by John Shain, President of AFS
The business of banking hasn't changed much over time. Or has it? Sure, the basics have remained the same. Deposits and other borrowings still fund loans and other investments. Revenues are recognized and netted against expenses, with excess retained to capital and paid out to shareholders.
The finer points of the game, however, are changing the profitability equation and challenging the ability of banks to compete and win. Increased regulatory scrutiny and changes in accounting rules continue to increase costs and put pressure on banks. This pressure stems in large part from the need to be more risk aware than ever before in accounting for loan portfolios. Provisioning methodologies for loan loss reserves are being reformulated and capital level expectations are being raised as a result.
This requires a significant investment in technology and staffing plus a focus and discipline that will unavoidably require a change in both culture and strategy. It can feel like an individual journey and banks are at varying points along the daunting learning curve for grappling with these complex issues. All institutions, in some way, will need to address their own data infrastructure and management, especially through to modifications in reserve modeling and on to the continuous loop of stress testing as a feedback mechanism in the process.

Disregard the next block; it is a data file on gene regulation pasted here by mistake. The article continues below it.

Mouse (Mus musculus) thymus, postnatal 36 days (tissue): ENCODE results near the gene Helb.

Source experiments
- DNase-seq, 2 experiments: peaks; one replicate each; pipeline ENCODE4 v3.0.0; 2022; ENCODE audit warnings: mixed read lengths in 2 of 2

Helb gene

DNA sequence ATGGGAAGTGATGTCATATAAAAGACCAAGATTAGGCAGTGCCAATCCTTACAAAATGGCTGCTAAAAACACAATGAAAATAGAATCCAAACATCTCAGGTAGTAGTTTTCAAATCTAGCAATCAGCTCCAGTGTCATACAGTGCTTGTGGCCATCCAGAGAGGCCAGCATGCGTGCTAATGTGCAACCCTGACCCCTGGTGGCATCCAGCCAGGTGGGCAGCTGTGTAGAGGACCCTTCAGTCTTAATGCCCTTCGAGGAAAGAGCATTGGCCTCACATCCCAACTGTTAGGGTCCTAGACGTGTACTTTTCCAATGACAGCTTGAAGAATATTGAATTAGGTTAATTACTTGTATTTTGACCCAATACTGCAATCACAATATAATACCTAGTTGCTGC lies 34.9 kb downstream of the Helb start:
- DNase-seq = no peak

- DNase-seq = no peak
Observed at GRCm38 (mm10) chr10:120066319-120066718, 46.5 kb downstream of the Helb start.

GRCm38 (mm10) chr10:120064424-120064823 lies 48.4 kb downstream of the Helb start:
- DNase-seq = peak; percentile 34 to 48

Further, specifically in reaction to the Current Expected Credit Losses (CECL ) pronouncement, institutions will need to identify relevant historical data, define appropriate risk drivers, accurately forecasting cash flow attributes and behavior, and effectively take into account the impact of CECL implementation on capital planning.
Banks of all shapes and sizes, in time, can be expected to feel the current pain of the largest banks and to “measure up” in terms of data quality and risk management in the eyes of regulators. Managing to higher data quality and more prudent risk management will affect the bottom line and day-to-day operations, as well as longer-term strategy in both front and back office. To a bank's stakeholders— board of directors, regulators, shareholders, et al.—taking the appropriate steps to be prepared and to be safeguarded will be a critical priority.
For more information and discussion on this topic, join AFS on Monday, November 14 at 12:15 p.m. for the Lunch Innovation Session: CECL, Capital Planning and Stress Testing, at this year’s Annual Risk Management Conference in Dallas, Texas. John Shain, President of AFS will be joined by Sabbeth Siddique, Chief of Regulatory Affairs & Capital Adequacy of M&T Bank, to discuss M&T’s experience with navigating the choppy waters of infrastructure and management changes, stress testing, data quality, risk management, forecasting, and capital planning.
Use promo code PARTNER100 when registering for the conference and save $700 dollars